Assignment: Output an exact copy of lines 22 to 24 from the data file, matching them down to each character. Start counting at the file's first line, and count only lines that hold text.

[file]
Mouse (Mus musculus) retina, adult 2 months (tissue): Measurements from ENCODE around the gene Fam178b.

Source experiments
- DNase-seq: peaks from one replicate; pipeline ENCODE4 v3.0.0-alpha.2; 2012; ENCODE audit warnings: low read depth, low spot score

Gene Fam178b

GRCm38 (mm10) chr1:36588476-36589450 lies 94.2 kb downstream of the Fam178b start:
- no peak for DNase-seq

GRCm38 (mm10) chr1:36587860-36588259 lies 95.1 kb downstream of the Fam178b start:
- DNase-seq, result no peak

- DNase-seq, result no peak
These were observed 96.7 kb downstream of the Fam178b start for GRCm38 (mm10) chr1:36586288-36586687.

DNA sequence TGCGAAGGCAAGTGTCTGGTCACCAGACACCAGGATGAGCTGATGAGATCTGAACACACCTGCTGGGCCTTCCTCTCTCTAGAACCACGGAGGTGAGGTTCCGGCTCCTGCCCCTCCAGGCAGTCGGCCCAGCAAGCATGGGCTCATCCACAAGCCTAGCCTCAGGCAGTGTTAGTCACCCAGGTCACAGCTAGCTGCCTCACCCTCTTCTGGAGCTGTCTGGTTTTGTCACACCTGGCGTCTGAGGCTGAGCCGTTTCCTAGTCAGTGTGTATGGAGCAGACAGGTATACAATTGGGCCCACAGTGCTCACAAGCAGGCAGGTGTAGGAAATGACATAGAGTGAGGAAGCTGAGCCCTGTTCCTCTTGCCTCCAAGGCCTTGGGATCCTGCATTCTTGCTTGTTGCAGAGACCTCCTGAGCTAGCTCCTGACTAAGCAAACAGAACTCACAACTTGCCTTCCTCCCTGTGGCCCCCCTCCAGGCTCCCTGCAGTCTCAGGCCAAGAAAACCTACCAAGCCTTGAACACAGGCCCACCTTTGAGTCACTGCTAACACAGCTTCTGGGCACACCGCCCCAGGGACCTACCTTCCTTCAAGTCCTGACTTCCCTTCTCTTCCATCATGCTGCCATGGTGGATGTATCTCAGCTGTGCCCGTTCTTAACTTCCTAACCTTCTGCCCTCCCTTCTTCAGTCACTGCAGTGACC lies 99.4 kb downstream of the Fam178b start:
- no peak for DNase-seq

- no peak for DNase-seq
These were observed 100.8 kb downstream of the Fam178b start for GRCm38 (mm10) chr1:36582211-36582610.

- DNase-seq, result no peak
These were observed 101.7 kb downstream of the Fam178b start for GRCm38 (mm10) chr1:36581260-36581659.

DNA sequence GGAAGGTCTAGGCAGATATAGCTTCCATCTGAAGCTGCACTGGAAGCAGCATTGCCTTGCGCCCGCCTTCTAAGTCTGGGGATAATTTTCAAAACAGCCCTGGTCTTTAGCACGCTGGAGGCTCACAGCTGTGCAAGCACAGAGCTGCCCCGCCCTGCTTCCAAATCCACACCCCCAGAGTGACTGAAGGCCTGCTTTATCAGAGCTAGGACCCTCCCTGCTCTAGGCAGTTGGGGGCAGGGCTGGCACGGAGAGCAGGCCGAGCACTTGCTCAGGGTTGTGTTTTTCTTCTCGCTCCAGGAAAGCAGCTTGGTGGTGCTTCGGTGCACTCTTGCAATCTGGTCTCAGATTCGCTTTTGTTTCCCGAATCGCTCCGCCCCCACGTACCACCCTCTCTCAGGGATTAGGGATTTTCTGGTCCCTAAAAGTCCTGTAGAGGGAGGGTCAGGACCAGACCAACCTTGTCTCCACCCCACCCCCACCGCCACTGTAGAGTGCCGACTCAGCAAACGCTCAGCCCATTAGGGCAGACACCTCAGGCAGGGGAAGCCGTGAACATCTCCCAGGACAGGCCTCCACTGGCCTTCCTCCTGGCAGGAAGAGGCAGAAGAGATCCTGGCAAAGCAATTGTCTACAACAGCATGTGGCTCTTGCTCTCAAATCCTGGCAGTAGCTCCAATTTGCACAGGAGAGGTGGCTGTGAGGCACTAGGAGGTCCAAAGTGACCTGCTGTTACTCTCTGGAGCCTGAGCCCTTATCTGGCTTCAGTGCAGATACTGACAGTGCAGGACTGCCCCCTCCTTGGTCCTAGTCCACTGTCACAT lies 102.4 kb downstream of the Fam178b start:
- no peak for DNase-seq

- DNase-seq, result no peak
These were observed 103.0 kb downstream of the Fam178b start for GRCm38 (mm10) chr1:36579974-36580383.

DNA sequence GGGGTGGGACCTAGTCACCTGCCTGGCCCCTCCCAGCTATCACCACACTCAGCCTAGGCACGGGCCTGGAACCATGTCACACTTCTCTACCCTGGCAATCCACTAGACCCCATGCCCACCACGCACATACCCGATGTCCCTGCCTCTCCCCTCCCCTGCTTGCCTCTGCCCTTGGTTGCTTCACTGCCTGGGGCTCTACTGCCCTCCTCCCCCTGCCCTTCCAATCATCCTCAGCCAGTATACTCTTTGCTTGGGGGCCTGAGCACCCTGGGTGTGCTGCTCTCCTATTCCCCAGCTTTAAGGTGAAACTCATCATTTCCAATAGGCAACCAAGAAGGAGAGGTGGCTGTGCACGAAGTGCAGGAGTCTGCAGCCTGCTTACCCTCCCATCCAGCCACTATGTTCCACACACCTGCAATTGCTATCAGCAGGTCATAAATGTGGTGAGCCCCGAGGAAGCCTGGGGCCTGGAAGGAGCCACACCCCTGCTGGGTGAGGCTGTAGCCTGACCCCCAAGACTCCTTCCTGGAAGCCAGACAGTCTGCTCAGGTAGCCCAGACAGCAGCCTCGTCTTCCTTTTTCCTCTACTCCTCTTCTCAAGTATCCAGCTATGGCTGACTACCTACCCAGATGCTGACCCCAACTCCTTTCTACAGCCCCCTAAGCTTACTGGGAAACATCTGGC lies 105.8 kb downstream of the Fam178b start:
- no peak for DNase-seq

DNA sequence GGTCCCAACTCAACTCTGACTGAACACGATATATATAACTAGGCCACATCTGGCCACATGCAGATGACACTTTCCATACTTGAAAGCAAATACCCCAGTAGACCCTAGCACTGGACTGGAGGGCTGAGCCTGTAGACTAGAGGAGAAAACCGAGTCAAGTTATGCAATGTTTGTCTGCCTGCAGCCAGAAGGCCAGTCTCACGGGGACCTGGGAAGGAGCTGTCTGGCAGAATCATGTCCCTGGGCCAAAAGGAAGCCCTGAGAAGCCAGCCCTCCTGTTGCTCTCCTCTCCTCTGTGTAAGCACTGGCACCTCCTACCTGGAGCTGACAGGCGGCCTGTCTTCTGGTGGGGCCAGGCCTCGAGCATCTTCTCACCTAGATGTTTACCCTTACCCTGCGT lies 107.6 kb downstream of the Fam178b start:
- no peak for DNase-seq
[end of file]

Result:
- no peak for DNase-seq

DNA sequence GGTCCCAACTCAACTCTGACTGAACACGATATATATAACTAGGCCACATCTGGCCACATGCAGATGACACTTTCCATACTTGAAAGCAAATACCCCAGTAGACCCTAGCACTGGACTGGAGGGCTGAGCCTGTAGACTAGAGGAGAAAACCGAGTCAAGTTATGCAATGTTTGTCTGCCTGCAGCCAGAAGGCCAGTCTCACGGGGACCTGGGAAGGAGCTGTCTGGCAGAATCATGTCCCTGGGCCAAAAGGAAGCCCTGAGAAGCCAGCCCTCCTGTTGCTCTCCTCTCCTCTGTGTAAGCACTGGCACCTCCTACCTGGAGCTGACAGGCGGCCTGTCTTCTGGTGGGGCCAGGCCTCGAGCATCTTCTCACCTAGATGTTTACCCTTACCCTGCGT lies 107.6 kb downstream of the Fam178b start:
- no peak for DNase-seq